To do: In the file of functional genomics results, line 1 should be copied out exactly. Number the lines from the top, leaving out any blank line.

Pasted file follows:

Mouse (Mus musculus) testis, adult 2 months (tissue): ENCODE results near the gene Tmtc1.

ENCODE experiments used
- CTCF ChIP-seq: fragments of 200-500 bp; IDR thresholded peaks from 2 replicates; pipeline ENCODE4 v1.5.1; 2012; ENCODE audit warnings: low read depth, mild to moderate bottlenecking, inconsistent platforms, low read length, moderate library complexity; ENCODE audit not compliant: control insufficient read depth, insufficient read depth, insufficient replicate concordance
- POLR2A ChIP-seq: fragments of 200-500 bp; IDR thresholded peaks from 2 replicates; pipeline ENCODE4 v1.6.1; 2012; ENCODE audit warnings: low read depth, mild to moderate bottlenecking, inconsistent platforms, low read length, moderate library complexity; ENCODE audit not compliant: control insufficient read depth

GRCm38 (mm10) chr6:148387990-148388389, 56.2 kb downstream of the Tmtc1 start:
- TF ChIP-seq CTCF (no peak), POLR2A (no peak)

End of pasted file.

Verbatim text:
Mouse (Mus musculus) testis, adult 2 months (tissue): ENCODE results near the gene Tmtc1.